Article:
Preparation of BLPs

SPC, biotin-DSPE (synthesized according to previous report [30]), and cholesterol were dissolved in absolute ether to prepare the organic phase, into which the aqueous phase, insulin citric acid-Na2HPO4 buffer solution (pH 4.0, if not specified otherwise), was added dropwise following ultra-sonication to prepare the W/O emulsion. The organic solvent in the emulsion was then evaporated toward a rota-evaporator under 0.05- to 0.06-MPa pressure at a rotating speed of 50 rpm at 30°C until glutinous gel formed. Afterwards, citric acid-Na2HPO4 buffer with pH 3.8 was instilled to hydrate the lipidic gel until a homogeneous dispersion was formed. Finally, the dispersion was homogenized through an ultrasound cell cracker (SCIENTZ IID, Scientz Biotechnology, Ningbo, China) to obtain insulin-loaded BLPs. To prepare insulin-loaded conventional liposomes (CLPs) and blank liposomes, same procedures were followed as described above.

The particle size of liposomes was measured by dynamic light scattering using Zetasizer Nano ZS (Malvern, Worcestershire, UK) at 25°C. The morphology of the liposomes was characterized by transmission electron microscopy (TEM). Briefly, liposomes were dripped onto a piece of copper grid and negatively stained with 1% (w/v) phosphotungstic acid for 1 min at room temperature. The stained nanoparticles allowed to dry at ambient condition and then were observed with TEM (JEM-1230, Tokyo, Japan) at an acceleration voltage of 120 kV.

Entrapment efficiency

Entrapment efficiency of insulin-loaded liposomes was determined by molecular exclusion chromatography using Sephadex G50 column to separate the free insulin from liposomes [31]. Briefly, liposome samples were added into the top of column and eluted with the same buffer to liposomes hydration. The eluted fraction of insulin-enveloped liposomes was analyzed by HPLC according to the reported procedure [32]. The entrapment efficiency (EE) was defined as the ratio of liposome-enveloped insulin (insulinenv) to total insulin (insulintot), namely EE (%) = Insulinenv/Insulintot × 100%.

Hypoglycemic effect in normal rats

Normal rats (SD, 220 ± 20 g), supplied by Shanghai Laboratory Animal Resource Center, were applied to the evaluation of the hypoglycemic effect. The rats were fasted for 12 h ahead of administration, but allowed free access to water during the sampling. All animal experiments were conducted in accordance with the approval of Experimental Animal Ethical Committee of Fudan University. The intragastric (i.g.) dose of liposomes was equivalent to 20 IU/kg of insulin, while the subcutaneous (s.c.) dose of insulin solution as reference was set to 1 IU/kg. Blood samples (150 μL) were collected from the tail vein at specific intervals into heparinized tubes, and immediately centrifuged at 5,000 g for 5 min to gather the plasma. Blood glucose was determined in triplicate by the glucose oxidase method using Glucose GOD-PAD kit (Rongsheng Biotech, Shanghai, China). Besides, we investigated the influence of particle size, biotin-DSPE proportion and dose of liposomes after oral administration on the hypoglycemic effect in rats. The relative bioavailability was calculated based on the pharmacological activity following the equation below:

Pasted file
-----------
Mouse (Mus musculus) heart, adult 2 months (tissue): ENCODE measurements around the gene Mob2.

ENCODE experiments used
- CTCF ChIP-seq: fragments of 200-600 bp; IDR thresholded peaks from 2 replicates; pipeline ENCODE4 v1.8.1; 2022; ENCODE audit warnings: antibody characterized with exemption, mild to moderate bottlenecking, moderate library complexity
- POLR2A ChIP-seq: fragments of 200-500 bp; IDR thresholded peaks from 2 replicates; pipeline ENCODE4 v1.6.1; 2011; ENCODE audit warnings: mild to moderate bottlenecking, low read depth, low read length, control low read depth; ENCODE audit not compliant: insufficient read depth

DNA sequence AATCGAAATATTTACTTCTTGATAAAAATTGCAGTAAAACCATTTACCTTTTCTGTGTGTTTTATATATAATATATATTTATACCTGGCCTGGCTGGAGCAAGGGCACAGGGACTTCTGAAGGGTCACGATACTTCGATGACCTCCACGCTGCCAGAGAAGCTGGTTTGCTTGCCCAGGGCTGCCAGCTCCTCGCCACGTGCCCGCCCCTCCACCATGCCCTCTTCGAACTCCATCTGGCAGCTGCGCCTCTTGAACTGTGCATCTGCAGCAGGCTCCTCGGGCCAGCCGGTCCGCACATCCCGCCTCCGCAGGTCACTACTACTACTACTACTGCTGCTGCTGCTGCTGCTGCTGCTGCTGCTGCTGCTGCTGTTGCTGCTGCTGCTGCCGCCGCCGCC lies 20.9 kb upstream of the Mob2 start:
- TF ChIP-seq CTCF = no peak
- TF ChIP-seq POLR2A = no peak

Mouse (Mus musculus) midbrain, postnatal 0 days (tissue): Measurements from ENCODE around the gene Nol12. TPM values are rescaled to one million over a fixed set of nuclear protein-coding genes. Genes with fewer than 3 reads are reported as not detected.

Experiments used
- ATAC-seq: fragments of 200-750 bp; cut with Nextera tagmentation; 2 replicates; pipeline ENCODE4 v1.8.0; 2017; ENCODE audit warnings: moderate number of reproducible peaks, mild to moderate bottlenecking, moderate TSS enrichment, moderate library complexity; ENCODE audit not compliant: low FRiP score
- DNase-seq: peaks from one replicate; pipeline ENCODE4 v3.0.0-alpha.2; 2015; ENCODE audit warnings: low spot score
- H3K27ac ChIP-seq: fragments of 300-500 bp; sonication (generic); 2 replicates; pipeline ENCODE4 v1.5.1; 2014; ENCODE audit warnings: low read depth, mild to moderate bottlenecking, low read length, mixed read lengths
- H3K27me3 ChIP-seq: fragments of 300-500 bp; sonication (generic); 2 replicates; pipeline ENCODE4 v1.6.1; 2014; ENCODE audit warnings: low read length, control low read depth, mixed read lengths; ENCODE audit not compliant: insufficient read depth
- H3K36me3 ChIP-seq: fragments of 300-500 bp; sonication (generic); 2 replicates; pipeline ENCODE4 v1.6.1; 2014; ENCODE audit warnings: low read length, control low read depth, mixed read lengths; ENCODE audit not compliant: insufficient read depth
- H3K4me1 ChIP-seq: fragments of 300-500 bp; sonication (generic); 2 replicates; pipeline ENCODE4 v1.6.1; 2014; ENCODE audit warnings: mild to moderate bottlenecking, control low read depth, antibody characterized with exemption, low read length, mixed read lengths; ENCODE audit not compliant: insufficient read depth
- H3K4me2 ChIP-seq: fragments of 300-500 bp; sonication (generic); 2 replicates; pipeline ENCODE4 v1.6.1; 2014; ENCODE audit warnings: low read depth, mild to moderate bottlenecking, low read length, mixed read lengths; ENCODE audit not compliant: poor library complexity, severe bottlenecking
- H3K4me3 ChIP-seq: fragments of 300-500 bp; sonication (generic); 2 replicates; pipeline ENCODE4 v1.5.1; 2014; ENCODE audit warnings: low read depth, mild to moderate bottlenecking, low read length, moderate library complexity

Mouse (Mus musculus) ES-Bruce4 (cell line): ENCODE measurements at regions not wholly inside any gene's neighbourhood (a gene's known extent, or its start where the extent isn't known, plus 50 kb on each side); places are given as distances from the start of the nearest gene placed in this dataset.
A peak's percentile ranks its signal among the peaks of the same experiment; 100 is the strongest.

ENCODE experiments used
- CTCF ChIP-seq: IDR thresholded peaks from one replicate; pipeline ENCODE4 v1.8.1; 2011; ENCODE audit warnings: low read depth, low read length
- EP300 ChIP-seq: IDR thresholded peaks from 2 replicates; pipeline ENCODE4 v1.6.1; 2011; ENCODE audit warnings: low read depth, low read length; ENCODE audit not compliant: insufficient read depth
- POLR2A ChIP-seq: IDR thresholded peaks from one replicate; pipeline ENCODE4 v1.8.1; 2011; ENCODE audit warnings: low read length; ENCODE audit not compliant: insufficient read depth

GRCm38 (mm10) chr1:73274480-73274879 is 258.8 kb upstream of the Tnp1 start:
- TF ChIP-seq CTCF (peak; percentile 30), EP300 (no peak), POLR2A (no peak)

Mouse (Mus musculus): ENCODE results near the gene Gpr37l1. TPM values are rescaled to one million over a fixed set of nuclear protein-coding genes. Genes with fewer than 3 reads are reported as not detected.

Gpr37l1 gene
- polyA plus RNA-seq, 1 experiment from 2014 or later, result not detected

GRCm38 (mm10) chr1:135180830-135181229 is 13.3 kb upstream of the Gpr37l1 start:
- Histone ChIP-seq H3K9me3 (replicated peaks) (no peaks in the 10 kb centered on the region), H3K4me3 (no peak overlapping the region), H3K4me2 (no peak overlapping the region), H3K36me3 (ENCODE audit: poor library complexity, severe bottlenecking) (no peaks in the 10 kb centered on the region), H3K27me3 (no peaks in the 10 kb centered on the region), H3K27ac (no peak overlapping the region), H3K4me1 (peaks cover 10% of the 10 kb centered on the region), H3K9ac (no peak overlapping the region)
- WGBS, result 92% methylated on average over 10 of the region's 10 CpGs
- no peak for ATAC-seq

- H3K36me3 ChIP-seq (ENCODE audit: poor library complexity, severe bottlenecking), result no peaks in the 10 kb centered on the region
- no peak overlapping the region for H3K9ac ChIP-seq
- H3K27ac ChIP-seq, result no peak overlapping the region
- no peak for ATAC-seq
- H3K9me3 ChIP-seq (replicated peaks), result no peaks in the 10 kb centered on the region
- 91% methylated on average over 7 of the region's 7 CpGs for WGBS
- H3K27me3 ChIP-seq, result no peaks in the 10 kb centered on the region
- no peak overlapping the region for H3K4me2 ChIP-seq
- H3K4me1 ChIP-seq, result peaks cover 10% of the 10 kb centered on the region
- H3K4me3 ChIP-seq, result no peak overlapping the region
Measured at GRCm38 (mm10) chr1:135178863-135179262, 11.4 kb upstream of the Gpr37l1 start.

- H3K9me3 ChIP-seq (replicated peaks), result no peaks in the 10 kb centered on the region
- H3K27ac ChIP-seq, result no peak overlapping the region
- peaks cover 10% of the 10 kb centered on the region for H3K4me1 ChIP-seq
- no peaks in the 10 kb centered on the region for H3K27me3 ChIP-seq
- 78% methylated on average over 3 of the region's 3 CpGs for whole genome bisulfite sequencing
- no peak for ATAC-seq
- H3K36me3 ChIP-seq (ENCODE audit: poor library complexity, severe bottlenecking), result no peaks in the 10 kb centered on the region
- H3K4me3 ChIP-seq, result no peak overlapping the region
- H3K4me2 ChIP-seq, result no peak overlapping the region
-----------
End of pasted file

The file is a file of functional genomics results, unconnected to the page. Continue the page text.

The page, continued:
PA % = AAC 0 to 12 h i . g . × Dose s . c . AAC 0 to 12 h s . c . × Dose i . g . × 100 %

where AAC was the overall area above the plasma glucose levels vs. time curve calculated by the trapezoidal method using a reference line obtained from the base control.

Absorption mechanism studies

In order to continue to investigate the absorption mechanism, the changes of the transepithelial electrical resistance (TEER) of Caco-2 cell monolayers after incubation with insulin-loaded liposomes and the intracellular trafficking of BLPs were determined. The methods of cell culture, Caco-2 cell monolayer construction and the synthesis of fluorescent probes were the same as the previous report [30].

To determine the TEER, the well-cultured Caco-2 cell monolayers were incubated with insulin preparations, and the TEERs of Caco-2 cell monolayers were determined at different times by a Millicell Electrical Resistance System equipped with STX-2 electrodes (Millipore, Bedford, MA, USA).

To study the intracellular trafficking of BLPs, cells were cultured on coverslips for 5 days prior to testing. For endosome investigation, the cells were treated with rhodamine-labeled BLPs for 2 h. Then, the cells were continued to be incubated with Rabbit polyclonal antibody Rab5 (ab18211, Abcam, UK) and Mouse monoclonal Rab7 (ab50533, Abcam, UK) overnight at 37°C followed by the addition of a secondary antibody FITC-goat anti-rabbit IgG to identify the early and later endosomes. For lysosome investigation, the medium containing LysoTracker® Red DND-99 g was added into the cells beforehand to label the lysosomes for 2 h. Subsequently, the cells washed with PBS were incubated with FITC-labeled insulin (FITC-ins) loaded BLPs for another 2 h. Finally, the media were removed from the cells and the co-localizations of BLPs with cytoplasmic vesicles were observed by confocal laser scanning microscopy (CLSM).

In vitro cytotoxicity evaluation of liposomes